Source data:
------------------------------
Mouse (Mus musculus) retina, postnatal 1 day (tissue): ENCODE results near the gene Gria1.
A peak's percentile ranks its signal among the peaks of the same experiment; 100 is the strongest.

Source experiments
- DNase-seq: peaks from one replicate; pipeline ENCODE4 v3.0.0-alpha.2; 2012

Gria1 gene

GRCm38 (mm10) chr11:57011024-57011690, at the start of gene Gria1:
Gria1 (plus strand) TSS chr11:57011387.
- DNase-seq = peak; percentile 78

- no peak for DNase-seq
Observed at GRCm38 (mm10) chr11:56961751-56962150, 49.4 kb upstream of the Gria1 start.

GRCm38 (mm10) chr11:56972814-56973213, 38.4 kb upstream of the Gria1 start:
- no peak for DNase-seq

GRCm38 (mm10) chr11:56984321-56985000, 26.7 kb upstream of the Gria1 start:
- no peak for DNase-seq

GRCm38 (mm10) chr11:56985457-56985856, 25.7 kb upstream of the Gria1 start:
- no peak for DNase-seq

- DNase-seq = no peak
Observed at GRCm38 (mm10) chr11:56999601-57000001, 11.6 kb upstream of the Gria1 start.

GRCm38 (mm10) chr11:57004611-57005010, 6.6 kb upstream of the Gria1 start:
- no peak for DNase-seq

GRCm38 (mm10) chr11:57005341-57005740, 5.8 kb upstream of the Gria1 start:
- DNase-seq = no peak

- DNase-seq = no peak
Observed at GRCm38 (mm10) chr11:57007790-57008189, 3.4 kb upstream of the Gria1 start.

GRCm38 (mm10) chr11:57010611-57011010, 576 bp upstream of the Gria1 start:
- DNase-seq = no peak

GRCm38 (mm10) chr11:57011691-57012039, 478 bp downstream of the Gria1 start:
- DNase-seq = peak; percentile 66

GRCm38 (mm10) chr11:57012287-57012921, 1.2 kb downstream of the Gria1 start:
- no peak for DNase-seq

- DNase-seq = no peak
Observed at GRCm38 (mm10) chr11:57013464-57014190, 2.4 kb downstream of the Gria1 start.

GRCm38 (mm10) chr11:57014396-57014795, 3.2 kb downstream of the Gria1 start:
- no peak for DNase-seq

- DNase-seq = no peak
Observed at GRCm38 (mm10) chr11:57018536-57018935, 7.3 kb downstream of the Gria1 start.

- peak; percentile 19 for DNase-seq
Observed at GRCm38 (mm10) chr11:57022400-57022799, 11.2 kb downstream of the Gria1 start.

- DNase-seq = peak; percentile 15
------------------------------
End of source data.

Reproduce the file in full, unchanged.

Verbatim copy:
Mouse (Mus musculus) retina, postnatal 1 day (tissue): ENCODE results near the gene Gria1.
A peak's percentile ranks its signal among the peaks of the same experiment; 100 is the strongest.

Source experiments
- DNase-seq: peaks from one replicate; pipeline ENCODE4 v3.0.0-alpha.2; 2012

Gria1 gene

GRCm38 (mm10) chr11:57011024-57011690, at the start of gene Gria1:
Gria1 (plus strand) TSS chr11:57011387.
- DNase-seq = peak; percentile 78

- no peak for DNase-seq
Observed at GRCm38 (mm10) chr11:56961751-56962150, 49.4 kb upstream of the Gria1 start.

GRCm38 (mm10) chr11:56972814-56973213, 38.4 kb upstream of the Gria1 start:
- no peak for DNase-seq

GRCm38 (mm10) chr11:56984321-56985000, 26.7 kb upstream of the Gria1 start:
- no peak for DNase-seq

GRCm38 (mm10) chr11:56985457-56985856, 25.7 kb upstream of the Gria1 start:
- no peak for DNase-seq

- DNase-seq = no peak
Observed at GRCm38 (mm10) chr11:56999601-57000001, 11.6 kb upstream of the Gria1 start.

GRCm38 (mm10) chr11:57004611-57005010, 6.6 kb upstream of the Gria1 start:
- no peak for DNase-seq

GRCm38 (mm10) chr11:57005341-57005740, 5.8 kb upstream of the Gria1 start:
- DNase-seq = no peak

- DNase-seq = no peak
Observed at GRCm38 (mm10) chr11:57007790-57008189, 3.4 kb upstream of the Gria1 start.

GRCm38 (mm10) chr11:57010611-57011010, 576 bp upstream of the Gria1 start:
- DNase-seq = no peak

GRCm38 (mm10) chr11:57011691-57012039, 478 bp downstream of the Gria1 start:
- DNase-seq = peak; percentile 66

GRCm38 (mm10) chr11:57012287-57012921, 1.2 kb downstream of the Gria1 start:
- no peak for DNase-seq

- DNase-seq = no peak
Observed at GRCm38 (mm10) chr11:57013464-57014190, 2.4 kb downstream of the Gria1 start.

GRCm38 (mm10) chr11:57014396-57014795, 3.2 kb downstream of the Gria1 start:
- no peak for DNase-seq

- DNase-seq = no peak
Observed at GRCm38 (mm10) chr11:57018536-57018935, 7.3 kb downstream of the Gria1 start.

- peak; percentile 19 for DNase-seq
Observed at GRCm38 (mm10) chr11:57022400-57022799, 11.2 kb downstream of the Gria1 start.

- DNase-seq = peak; percentile 15